Hormone Induced Headaches
Fluctuating hormone levels can be a major contributor of chronic headaches. Some common hormonal issues associated with headaches are:
- Menstrual cycle
- Hormone Replacement Therapy
- Oral contraceptives
Levels of estrogen and progesterone fall to low levels prior to menstruation, causing a fluctuation which may trigger a menstrual headache. Alternatively, during pregnancy, estrogen levels rise and many people who experience menstrual headaches find relief during this time. For others, the rise in hormones can trigger headaches. This is like perimenopause and menopause, where the hormone levels are declining but hormone replacements may be used to counteract this effect. The balance of hormones is a delicate one and any shift in the balance could be the cause of headaches. If you are noticing an association related to hormones and headaches, which may include symptoms like throbbing pain that starts on one side of the head, sensitivity to light or nausea and vomiting, estrogen and progesterone levels can be tested to determine if a hormonal imbalance is the culprit.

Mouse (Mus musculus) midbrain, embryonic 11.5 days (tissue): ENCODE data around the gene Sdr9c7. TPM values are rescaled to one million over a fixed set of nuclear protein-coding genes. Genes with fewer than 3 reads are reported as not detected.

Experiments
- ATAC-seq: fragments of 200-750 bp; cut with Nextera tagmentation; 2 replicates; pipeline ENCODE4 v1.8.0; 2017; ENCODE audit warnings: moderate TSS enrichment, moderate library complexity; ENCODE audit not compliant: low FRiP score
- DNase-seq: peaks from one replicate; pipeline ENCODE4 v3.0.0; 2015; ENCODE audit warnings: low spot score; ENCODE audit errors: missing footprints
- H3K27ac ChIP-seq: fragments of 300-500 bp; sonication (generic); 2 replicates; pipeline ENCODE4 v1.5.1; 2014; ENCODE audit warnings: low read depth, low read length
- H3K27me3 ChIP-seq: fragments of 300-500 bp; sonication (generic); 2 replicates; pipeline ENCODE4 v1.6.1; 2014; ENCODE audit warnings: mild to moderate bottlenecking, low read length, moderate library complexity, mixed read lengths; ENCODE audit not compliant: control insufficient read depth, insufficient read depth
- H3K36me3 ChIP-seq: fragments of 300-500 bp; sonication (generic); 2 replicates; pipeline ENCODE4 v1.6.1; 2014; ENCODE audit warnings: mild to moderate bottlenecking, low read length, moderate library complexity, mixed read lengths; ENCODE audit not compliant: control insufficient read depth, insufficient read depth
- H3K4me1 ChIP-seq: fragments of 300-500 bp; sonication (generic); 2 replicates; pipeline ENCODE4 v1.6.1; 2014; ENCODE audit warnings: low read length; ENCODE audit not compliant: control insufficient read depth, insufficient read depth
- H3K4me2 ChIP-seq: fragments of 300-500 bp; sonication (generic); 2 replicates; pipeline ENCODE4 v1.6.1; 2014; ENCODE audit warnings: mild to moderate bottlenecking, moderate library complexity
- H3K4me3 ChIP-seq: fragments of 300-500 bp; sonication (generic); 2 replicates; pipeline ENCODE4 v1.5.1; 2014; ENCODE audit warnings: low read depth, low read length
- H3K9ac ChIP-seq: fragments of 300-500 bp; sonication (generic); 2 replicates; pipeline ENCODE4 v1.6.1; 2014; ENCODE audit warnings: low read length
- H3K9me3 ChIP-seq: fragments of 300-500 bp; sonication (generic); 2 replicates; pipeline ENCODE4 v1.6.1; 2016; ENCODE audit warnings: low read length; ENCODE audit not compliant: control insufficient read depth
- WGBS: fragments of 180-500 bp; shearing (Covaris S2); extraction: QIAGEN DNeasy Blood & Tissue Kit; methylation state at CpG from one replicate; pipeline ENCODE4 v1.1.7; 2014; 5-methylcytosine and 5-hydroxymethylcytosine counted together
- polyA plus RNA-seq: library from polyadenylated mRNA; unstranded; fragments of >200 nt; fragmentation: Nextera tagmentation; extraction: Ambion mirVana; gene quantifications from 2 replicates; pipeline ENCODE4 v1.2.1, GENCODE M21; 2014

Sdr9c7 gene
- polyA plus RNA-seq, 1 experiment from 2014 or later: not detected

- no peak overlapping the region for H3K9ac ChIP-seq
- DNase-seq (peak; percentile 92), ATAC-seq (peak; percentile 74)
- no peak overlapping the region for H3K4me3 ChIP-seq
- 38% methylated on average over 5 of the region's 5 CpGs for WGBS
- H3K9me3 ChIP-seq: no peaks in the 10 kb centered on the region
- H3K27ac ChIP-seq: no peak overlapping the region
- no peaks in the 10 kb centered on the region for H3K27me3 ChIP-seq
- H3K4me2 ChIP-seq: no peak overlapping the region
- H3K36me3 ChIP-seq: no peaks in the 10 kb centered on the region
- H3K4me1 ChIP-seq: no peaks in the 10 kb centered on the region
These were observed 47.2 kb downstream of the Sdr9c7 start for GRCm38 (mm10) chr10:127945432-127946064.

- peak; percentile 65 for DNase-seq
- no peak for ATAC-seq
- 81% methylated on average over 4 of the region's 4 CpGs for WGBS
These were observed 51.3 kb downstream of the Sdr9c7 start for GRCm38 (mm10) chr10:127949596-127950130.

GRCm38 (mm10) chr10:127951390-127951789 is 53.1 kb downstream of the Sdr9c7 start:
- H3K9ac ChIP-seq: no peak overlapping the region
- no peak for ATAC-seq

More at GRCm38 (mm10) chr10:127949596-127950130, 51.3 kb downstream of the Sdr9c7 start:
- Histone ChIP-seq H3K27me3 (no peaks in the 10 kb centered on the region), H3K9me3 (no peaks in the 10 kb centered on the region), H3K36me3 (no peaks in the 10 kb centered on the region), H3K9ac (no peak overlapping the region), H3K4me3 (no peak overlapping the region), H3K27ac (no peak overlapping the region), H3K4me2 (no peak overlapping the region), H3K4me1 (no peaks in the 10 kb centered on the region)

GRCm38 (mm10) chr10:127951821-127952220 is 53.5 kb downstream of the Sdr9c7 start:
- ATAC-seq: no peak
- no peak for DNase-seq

Neurotransmitter Induced Headaches
One aspect of migraine pain theory is that migraine pain occurs due to the waves of activity by groups of excitable brain cells. These waves trigger chemicals, such as serotonin, to narrow blood vessels. Serotonin is necessary for communication between nerve cells, causing narrowing of blood vessels throughout the body. When these levels change, a migraine can result.
Dopamine is the body’s “feel-good” neurotransmitter, controlling movements, sensory perception and emotional responses. When dopamine levels drop, sensitivity to stimuli like smell, sunlight, light touch and sound occurs. This often occurs with people with migraines and research shows that dopamine levels drop and fluctuate during these migraine attacks.